Newsy Staff

Most Gun Laws Found Not To Work, But Background Checks Might

Out of 25 kinds of gun laws, background checks for firearms and ammunition were found to be most effective at reducing gun deaths.

By Steven Sparkman | March 10, 2016

There's not a lot of research on the effectiveness of gun control laws, but a new study claims to show which gun laws actually work. What's more, it says applying those laws nationally could cut gun-related deaths by 90 percent. 

Researchers at Boston University looked at 25 types of state-level gun laws and analyzed how each kind of law was related to gun deaths. 

Their analysis found only nine kinds of laws were effective. The top three were universal background checks for buying guns, background checks for buying ammunition and firearm identification. 

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That last one is a surprise. Firearm ID, also known as microstamping or ballistic fingerprinting, is supposed to give law enforcement an easy way to trace a gun casing back to the gun that fired it.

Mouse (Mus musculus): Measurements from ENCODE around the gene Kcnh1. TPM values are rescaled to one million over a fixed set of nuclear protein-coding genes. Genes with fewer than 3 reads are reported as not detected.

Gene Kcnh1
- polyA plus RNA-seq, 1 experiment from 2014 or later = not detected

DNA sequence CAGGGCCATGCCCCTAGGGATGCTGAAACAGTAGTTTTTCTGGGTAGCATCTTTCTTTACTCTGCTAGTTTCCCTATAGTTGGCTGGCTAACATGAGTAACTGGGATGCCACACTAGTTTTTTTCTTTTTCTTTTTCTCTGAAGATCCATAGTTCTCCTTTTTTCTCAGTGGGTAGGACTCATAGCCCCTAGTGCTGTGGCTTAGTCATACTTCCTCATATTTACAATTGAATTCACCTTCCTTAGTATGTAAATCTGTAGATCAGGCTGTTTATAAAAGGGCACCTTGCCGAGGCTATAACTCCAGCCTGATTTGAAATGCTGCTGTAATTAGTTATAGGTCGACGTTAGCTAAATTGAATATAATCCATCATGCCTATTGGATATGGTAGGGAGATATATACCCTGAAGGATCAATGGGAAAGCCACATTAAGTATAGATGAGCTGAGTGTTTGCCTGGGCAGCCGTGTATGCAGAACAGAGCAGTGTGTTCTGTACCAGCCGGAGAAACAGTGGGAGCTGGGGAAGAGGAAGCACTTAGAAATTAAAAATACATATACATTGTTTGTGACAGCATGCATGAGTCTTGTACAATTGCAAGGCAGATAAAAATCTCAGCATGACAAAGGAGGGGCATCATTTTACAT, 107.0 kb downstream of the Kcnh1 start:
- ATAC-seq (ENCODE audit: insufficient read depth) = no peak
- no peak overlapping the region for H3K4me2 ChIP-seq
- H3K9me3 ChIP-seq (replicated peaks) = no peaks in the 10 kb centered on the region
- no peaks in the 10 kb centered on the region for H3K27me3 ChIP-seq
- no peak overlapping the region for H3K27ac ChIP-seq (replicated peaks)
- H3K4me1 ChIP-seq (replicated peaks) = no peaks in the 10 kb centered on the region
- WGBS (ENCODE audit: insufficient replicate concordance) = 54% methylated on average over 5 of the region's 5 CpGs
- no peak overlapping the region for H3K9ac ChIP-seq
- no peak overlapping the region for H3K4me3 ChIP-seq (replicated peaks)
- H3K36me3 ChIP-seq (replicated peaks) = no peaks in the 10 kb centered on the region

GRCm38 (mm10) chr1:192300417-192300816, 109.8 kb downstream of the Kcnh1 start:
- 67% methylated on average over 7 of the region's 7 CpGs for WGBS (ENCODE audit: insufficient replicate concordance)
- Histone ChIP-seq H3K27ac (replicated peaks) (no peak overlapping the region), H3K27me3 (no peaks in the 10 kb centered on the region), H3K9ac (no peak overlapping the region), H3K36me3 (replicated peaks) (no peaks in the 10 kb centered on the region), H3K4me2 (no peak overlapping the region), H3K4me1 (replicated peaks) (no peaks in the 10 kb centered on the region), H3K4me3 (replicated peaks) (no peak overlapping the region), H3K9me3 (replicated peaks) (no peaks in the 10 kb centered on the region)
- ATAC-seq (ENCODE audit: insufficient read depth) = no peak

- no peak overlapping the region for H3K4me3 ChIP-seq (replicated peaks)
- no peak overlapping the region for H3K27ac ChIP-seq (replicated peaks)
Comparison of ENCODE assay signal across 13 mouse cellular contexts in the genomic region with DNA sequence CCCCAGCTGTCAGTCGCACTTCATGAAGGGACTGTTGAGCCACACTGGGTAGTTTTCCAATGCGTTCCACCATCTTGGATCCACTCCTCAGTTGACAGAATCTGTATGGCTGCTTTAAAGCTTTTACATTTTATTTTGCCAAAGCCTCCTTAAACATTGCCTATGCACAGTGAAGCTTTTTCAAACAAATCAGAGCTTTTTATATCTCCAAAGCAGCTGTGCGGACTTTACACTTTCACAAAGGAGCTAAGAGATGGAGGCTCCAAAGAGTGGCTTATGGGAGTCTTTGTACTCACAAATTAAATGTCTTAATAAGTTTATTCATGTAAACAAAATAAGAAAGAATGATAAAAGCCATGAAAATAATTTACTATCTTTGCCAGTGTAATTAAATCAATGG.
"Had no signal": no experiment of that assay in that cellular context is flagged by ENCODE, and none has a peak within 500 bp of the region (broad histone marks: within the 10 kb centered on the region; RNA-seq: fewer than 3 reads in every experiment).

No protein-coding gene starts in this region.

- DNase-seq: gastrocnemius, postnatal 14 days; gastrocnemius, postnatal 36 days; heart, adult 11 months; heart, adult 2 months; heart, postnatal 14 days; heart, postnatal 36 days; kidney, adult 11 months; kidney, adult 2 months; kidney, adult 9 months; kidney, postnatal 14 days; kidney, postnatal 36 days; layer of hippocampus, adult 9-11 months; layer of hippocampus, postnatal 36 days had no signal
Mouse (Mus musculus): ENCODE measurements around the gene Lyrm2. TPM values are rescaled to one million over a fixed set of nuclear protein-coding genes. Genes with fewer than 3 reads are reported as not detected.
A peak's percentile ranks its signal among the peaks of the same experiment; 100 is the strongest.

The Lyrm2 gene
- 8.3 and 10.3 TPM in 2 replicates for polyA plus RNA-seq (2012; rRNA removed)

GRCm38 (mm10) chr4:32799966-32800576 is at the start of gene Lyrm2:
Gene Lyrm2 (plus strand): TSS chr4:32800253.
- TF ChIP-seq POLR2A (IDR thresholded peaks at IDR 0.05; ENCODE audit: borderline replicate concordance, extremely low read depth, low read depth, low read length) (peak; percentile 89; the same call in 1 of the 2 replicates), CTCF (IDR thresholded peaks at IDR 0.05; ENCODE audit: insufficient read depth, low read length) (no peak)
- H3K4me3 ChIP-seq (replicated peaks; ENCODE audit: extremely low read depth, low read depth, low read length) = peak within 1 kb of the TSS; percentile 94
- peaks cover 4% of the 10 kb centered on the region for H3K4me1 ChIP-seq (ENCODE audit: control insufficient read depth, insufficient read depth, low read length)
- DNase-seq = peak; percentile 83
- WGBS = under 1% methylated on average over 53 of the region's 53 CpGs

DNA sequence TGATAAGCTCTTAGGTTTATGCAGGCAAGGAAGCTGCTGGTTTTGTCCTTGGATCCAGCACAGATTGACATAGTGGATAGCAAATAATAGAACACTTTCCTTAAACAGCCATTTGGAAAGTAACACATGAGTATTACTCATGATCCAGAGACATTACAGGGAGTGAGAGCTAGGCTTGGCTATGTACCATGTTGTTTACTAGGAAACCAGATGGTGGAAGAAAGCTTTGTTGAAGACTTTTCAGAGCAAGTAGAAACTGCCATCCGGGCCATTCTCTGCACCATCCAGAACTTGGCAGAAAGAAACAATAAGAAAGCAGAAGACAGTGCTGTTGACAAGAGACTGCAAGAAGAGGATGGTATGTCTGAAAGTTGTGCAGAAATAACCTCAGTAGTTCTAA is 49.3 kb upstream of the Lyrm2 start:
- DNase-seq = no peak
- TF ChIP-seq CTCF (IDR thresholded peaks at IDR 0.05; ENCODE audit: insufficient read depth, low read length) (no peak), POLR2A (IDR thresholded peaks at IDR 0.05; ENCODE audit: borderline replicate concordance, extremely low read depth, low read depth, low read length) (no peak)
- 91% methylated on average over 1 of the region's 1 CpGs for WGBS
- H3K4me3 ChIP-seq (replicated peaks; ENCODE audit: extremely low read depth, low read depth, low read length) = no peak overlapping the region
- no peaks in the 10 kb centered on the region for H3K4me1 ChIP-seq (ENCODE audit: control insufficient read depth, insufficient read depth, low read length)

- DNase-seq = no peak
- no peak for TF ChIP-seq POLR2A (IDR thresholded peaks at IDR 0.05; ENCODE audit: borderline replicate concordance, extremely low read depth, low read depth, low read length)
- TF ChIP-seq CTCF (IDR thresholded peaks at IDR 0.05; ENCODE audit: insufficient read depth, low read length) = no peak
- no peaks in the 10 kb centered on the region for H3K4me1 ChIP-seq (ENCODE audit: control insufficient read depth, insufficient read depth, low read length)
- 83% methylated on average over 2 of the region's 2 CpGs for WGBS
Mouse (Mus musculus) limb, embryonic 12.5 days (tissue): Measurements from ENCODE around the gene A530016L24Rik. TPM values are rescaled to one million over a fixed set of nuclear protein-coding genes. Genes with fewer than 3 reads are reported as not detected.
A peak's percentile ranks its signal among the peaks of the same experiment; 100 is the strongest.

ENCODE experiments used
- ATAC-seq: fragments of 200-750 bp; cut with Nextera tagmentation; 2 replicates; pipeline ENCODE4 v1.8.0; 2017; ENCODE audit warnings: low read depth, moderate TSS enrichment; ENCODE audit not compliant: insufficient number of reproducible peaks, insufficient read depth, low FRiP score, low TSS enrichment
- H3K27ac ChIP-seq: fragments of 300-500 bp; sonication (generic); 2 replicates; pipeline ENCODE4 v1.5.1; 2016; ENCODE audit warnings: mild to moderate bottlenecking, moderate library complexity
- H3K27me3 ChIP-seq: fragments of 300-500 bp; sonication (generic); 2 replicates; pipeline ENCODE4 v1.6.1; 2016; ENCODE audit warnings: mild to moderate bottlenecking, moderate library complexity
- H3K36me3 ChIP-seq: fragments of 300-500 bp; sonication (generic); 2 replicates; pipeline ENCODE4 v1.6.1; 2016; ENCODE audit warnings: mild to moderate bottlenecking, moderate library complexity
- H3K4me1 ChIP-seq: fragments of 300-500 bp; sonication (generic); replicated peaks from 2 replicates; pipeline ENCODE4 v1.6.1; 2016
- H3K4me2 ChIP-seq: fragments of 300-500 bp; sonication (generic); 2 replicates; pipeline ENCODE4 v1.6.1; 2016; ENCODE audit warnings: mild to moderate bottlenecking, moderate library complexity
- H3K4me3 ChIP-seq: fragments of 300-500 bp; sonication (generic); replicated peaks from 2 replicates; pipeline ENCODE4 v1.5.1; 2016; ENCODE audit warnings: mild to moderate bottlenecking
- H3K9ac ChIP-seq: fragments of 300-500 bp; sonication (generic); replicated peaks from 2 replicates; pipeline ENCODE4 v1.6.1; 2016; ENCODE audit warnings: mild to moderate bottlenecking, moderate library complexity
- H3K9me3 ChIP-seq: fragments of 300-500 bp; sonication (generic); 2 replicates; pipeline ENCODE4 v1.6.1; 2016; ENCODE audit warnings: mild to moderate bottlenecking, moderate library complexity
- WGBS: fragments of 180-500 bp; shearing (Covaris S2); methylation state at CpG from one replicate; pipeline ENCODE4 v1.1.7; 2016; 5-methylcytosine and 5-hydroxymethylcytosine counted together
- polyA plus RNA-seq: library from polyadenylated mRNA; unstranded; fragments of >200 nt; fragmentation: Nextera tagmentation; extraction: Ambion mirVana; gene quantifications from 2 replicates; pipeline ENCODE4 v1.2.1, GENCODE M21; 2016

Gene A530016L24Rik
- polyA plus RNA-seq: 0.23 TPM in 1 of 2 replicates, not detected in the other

But programs to do that haven't fared well. Maryland recently scrapped its ballistic fingerprinting program, which, after $5 million and 15 years, wasn't found to have helped solve a single crime. 

That wasn't the study's only surprise, though. Laws designed to keep guns away from children weren't shown to have an impact, and some other favorites pushed by gun control advocates appeared to make matters worse. 

Restrictions on bulk gun purchases and bans on so-called "assault weapons" were actually associated with a rise in firearm-related deaths, just like so-called "stand your ground" laws. 

It would be wise to take the findings with a grain of salt. The researchers were upfront about the study's limitations — like the fact that they only had gun death data from 2010. 

Another scientist whose commentary was released alongside the study also took issue with the idea that gun deaths could be reduced by 90 percent just by adopting three laws, saying, "That result is too large — if only firearm suicide and firearm homicide could be reduced so easily."

This video includes clips from the National Institute of Standards and Technology and The Baltimore Sun

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